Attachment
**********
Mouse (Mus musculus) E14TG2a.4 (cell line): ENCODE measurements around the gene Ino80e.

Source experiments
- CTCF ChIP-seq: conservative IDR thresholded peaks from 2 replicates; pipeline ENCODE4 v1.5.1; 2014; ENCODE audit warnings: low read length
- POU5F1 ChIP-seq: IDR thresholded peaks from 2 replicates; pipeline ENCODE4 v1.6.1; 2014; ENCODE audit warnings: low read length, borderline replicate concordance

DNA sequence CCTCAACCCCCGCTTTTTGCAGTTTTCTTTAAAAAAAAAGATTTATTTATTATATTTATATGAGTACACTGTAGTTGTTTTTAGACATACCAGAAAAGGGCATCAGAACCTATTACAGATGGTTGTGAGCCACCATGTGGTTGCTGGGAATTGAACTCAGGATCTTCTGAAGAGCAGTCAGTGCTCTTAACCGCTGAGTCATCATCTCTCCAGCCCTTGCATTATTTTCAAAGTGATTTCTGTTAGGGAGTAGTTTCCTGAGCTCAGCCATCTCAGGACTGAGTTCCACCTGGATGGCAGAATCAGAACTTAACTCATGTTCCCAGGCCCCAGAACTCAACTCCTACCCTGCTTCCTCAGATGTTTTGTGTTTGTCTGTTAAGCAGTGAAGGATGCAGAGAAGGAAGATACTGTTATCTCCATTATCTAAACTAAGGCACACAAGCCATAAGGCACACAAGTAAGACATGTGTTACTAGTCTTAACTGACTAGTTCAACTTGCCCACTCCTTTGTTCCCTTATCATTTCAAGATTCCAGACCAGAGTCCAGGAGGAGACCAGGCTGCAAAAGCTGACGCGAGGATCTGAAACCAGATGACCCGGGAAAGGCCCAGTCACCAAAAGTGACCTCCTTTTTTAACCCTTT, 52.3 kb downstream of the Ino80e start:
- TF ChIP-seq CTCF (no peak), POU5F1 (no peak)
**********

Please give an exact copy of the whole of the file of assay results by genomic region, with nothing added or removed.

Mouse (Mus musculus) E14TG2a.4 (cell line): ENCODE measurements around the gene Ino80e.

Source experiments
- CTCF ChIP-seq: conservative IDR thresholded peaks from 2 replicates; pipeline ENCODE4 v1.5.1; 2014; ENCODE audit warnings: low read length
- POU5F1 ChIP-seq: IDR thresholded peaks from 2 replicates; pipeline ENCODE4 v1.6.1; 2014; ENCODE audit warnings: low read length, borderline replicate concordance

DNA sequence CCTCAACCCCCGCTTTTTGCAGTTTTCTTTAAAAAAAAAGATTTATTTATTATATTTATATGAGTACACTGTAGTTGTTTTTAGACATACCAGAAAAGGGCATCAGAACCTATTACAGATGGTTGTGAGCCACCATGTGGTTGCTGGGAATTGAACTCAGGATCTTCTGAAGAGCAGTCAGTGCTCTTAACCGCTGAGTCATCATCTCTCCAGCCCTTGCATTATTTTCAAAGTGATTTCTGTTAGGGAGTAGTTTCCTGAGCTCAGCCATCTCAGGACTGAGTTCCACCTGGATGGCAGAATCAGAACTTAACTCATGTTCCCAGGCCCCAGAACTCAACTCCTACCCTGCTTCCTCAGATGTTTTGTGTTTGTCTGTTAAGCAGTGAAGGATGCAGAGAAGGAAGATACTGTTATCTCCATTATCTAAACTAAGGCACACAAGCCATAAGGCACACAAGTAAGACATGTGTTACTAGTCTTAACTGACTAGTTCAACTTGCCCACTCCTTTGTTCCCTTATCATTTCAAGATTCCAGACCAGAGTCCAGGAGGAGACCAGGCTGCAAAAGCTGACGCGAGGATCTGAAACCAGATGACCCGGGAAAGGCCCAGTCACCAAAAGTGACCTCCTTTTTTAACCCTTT, 52.3 kb downstream of the Ino80e start:
- TF ChIP-seq CTCF (no peak), POU5F1 (no peak)